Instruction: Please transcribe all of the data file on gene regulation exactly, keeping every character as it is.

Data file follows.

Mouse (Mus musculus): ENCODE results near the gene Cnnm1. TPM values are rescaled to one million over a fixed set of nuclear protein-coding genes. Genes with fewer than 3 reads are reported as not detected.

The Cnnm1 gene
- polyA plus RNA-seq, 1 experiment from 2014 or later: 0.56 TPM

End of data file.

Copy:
Mouse (Mus musculus): ENCODE results near the gene Cnnm1. TPM values are rescaled to one million over a fixed set of nuclear protein-coding genes. Genes with fewer than 3 reads are reported as not detected.

The Cnnm1 gene
- polyA plus RNA-seq, 1 experiment from 2014 or later: 0.56 TPM